Connecticut First-Degree Criminal Mischief Lawyer
Were you arrested for damaging property or tampering with a public utility? Contact a Connecticut first-degree criminal mischief lawyer for help with your case.
What is Criminal Mischief in the First Degree in CT?
Criminal mischief in the first degree occurs when a person damages the tangible property of another person in an amount exceeding $1,500. This offense also occurs when someone acts with the intent to cause an interruption or impairment of services rendered to the public and without reasonable grounds to believe they have the right to do so. This includes tampering with tangible property of a public utility, mode of public transportation, or tower communication system.
What are the Penalties for First-Degree Criminal Mischief?
Criminal mischief in the first degree is a Class D felony punishable by up to five years in prison, up to a $5,000 fine, up to three years probation, and a permanent felony conviction record.
An experienced criminal mischief lawyer may be able to argue for reduced penalties with mitigation material. This might be material that is in defense of the accused’s actions or in defense of any damage. If someone committed criminal mischief while they were under the influence of drugs or alcohol, and they have an underlying addiction problem, undergoing treatment may help during sentencing.
Another way that an attorney can argue for subdued penalties is by negotiating with the state’s attorney. This is sometimes more effective than asking for lesser penalties at sentencing. If the defense lawyer is able to negotiate a lower sentence with the state’s attorney, it can be agreed upon and the judge can put it into place. This also requires showing mitigation documents and information about a defendant and their life outside of this case.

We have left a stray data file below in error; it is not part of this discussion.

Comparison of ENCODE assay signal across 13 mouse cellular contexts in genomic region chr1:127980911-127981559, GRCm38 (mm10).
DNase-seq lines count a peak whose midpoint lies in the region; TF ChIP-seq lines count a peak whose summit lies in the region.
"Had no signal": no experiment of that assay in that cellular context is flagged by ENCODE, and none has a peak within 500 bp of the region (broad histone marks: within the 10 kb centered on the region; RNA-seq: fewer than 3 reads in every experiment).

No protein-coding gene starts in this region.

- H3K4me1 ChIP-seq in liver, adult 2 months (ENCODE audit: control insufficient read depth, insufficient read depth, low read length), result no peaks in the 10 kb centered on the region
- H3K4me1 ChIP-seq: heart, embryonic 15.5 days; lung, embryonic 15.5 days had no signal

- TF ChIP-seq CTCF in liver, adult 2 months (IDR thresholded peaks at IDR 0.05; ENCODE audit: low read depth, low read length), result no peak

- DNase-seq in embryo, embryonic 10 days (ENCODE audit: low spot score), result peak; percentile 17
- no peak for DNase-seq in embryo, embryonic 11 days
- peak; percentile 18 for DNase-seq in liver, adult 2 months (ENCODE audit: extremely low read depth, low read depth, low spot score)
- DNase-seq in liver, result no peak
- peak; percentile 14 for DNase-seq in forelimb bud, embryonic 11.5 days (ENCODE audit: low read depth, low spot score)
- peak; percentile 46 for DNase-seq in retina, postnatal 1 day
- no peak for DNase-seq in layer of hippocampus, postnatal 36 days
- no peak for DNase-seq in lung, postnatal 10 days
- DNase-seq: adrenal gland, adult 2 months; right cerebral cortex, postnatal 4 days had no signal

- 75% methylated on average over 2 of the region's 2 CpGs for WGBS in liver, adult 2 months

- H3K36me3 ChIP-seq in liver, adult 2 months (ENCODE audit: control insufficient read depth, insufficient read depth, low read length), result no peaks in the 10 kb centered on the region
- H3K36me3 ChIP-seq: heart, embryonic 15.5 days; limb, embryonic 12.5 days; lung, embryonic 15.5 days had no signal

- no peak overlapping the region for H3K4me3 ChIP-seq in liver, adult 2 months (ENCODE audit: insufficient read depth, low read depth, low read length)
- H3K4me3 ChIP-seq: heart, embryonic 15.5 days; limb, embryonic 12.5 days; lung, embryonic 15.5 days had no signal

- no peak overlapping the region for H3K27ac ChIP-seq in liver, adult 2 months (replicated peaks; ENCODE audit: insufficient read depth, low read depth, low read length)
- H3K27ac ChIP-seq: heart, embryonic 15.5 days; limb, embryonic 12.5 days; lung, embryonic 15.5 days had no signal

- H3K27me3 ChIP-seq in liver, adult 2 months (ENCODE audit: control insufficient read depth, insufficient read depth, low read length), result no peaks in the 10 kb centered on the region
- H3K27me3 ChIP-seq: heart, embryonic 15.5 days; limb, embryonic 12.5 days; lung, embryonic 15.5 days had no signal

Is There a Mandatory Minimum Sentence for First-Degree Criminal Mischief?
No. First-degree criminal mischief charges do not carry a mandatory minimum jail sentence, so a person can be found guilty of this charge and be sentenced to no time in prison. If a person is not sentenced to jail, they may have to do probation instead or pay a higher fine.
Is Intent an Element of Criminal Mischief in the First Degree?
Yes. The prosecution looks for any evidence demonstrating that the person knew what they were doing or intentionally damaged the property. However, it can be difficult to prove the defendant’s mindset. This provides skilled attorneys with opportunities to contest the case against the defendant.
For example, the defense attorney may argue that a person was under the influence of a substance, so they did not intentionally. Sometimes, the damage that occurred was an accident or happened during the commission of another act. If the judge or the state’s attorney agree with this argument, they may be willing to drop the charges or agree to lower the charge.
How Do Prior Convictions Affect a Criminal Mischief Case?
A prior criminal conviction can negatively affect an individual charged with first-degree criminal mischief by making it less likely that the case will be dropped without a guilty plea. If a person had a prior criminal conviction, they are likely ineligible for a court-run diversionary program. However, the type of previous conviction matters. If it was a serious felony conviction, for example, it may be helpful to try to avoid trial.
Contact a Connecticut First-Degree Criminal Mischief Attorney
Criminal mischief in the first-degree is a serious felony offense in Connecticut. Because the penalties can include jail time and seriously damage your reputation, it is wise to retain experienced legal counsel. A Connecticut first-degree criminal mischief lawyer could carefully scrutinize the evidence against you and try to poke holes in the prosecution’s case. Call Mark Sherman Law for a consultation.